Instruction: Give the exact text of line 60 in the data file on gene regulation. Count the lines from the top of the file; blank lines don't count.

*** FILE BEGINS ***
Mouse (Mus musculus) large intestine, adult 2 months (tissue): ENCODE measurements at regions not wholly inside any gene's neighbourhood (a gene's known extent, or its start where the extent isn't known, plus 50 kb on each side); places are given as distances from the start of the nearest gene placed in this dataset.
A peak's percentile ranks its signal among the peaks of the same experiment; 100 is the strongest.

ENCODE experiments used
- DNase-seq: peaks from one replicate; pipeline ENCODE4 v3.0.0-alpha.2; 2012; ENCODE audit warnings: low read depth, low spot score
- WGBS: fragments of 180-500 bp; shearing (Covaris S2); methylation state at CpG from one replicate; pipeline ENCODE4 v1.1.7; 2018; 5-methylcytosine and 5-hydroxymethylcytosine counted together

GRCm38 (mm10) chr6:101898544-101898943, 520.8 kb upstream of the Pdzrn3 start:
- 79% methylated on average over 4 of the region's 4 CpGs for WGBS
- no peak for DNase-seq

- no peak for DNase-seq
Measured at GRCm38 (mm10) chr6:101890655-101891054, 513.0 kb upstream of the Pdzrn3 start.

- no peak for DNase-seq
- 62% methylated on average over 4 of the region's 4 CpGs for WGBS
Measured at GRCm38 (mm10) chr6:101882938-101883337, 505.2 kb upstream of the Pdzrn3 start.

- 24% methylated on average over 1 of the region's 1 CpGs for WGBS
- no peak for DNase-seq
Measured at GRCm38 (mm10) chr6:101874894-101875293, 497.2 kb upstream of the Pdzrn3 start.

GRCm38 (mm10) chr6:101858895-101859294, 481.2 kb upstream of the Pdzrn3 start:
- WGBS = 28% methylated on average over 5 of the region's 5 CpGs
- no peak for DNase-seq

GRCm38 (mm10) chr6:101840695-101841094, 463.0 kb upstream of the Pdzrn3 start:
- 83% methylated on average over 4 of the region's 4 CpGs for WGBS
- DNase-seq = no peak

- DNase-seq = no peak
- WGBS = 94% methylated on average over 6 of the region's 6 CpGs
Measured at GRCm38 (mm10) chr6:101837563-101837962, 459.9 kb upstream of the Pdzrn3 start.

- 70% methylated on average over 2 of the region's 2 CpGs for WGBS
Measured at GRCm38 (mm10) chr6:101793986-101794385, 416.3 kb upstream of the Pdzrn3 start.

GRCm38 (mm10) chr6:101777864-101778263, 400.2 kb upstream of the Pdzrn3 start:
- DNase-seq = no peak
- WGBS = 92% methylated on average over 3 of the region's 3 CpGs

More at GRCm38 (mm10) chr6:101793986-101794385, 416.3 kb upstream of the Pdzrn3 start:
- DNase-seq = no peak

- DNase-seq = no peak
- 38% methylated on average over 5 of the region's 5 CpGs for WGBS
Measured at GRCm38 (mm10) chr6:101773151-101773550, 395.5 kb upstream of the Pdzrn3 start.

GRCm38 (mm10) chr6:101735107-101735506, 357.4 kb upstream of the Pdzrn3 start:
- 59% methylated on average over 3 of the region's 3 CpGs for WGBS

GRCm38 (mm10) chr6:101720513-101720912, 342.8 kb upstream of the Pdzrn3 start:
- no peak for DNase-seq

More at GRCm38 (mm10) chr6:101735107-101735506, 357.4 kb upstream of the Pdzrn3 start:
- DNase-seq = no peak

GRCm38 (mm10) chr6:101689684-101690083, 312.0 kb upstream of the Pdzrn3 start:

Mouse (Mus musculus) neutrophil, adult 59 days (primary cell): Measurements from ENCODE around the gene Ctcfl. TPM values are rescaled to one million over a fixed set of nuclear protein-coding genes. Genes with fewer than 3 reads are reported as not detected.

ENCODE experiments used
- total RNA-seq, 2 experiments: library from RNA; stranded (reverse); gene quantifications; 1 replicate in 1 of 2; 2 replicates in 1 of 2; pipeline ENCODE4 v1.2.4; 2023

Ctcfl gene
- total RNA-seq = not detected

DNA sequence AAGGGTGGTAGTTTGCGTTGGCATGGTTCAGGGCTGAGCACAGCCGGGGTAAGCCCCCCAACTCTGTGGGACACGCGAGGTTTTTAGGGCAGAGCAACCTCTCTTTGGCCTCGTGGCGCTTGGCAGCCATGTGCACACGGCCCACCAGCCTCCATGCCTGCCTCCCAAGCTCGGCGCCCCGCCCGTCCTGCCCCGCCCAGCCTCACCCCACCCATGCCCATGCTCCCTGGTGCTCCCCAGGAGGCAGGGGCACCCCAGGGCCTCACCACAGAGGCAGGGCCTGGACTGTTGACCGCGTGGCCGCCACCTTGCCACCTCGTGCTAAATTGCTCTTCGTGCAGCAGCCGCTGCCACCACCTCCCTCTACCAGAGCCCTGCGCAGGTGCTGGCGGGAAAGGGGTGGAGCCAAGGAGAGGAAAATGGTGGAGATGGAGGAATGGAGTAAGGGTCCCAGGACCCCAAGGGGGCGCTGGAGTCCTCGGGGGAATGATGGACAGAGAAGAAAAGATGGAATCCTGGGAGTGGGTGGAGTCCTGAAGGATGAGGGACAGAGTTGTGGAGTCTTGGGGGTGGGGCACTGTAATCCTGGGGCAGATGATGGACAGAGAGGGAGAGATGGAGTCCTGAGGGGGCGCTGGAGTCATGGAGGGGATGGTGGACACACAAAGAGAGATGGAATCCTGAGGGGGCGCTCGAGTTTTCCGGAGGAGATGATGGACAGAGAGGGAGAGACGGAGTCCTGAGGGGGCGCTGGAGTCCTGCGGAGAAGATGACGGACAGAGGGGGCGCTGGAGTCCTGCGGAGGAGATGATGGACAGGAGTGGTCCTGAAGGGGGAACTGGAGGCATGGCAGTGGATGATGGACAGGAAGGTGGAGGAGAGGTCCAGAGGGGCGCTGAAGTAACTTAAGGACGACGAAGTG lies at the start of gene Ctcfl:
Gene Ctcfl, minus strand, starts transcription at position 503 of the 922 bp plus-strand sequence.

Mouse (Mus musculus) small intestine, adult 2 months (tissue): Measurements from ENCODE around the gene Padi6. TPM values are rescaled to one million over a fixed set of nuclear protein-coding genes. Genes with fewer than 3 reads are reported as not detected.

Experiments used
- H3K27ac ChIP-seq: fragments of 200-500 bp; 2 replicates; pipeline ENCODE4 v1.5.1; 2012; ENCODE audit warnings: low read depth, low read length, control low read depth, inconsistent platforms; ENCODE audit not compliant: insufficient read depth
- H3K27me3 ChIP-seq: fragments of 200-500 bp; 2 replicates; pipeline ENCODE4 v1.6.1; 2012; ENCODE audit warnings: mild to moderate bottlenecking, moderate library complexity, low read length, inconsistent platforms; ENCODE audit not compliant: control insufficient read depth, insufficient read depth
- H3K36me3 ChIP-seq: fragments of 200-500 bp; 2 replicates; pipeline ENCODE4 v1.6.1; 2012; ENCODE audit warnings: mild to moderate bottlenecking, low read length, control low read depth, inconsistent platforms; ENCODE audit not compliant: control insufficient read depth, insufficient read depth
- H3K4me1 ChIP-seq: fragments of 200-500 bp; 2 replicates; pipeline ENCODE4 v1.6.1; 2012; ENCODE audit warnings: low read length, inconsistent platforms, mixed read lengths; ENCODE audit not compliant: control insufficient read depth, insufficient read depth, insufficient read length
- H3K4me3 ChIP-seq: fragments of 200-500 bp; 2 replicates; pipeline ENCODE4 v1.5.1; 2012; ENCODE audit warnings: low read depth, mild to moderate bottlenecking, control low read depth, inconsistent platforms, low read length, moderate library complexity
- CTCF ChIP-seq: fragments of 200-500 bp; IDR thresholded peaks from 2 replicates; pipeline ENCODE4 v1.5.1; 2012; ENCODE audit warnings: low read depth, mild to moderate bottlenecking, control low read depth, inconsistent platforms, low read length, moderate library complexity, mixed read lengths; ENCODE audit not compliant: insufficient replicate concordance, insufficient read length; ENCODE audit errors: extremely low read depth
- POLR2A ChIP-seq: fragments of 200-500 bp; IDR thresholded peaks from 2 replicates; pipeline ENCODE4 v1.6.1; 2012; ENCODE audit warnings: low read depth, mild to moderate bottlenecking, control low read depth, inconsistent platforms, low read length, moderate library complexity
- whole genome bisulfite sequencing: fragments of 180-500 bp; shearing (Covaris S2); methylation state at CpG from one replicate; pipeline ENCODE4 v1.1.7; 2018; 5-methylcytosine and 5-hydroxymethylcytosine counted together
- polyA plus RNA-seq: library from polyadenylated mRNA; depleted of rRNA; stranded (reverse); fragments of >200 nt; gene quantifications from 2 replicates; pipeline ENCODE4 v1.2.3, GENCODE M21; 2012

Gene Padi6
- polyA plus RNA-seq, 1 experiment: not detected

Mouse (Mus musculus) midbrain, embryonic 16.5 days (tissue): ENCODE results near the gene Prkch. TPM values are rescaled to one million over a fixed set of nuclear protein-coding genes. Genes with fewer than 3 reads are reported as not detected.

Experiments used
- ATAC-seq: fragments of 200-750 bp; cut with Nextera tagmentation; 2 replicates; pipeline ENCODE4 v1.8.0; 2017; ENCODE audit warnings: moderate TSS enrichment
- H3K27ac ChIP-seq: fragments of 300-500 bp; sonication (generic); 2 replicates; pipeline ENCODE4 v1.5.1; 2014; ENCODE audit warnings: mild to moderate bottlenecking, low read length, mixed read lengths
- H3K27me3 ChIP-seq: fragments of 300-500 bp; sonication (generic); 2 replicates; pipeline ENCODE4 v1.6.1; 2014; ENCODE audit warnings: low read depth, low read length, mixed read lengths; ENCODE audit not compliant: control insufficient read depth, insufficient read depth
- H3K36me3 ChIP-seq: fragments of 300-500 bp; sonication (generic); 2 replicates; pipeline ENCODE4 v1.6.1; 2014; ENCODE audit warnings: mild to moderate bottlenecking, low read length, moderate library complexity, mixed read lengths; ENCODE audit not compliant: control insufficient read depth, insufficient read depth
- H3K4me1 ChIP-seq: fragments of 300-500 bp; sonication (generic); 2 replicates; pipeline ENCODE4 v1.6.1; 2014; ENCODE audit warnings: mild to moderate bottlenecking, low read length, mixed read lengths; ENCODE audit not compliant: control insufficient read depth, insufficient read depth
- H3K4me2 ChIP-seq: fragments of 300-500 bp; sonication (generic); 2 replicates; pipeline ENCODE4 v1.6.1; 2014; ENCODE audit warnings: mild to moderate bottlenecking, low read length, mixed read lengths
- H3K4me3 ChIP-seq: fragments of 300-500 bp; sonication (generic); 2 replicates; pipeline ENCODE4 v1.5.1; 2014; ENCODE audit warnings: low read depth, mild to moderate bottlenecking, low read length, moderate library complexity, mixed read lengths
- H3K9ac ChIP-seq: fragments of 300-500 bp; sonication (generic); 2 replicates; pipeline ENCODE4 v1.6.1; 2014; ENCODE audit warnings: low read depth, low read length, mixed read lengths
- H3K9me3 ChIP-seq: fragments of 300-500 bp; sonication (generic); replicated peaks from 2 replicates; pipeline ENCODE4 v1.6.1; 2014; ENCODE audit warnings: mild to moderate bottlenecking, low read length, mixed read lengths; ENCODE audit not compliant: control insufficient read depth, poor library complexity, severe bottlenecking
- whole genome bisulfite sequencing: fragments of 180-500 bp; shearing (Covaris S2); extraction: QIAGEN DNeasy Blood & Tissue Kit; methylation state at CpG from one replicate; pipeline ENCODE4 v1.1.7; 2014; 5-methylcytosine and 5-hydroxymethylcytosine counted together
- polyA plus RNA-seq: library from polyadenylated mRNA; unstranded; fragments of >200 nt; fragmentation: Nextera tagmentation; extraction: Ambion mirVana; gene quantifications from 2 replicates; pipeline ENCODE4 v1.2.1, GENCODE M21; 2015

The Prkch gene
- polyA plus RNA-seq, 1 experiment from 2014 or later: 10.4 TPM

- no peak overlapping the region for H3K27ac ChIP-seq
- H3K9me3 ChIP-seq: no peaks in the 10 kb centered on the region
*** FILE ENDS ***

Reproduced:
- polyA plus RNA-seq: library from polyadenylated mRNA; depleted of rRNA; stranded (reverse); fragments of >200 nt; gene quantifications from 2 replicates; pipeline ENCODE4 v1.2.3, GENCODE M21; 2012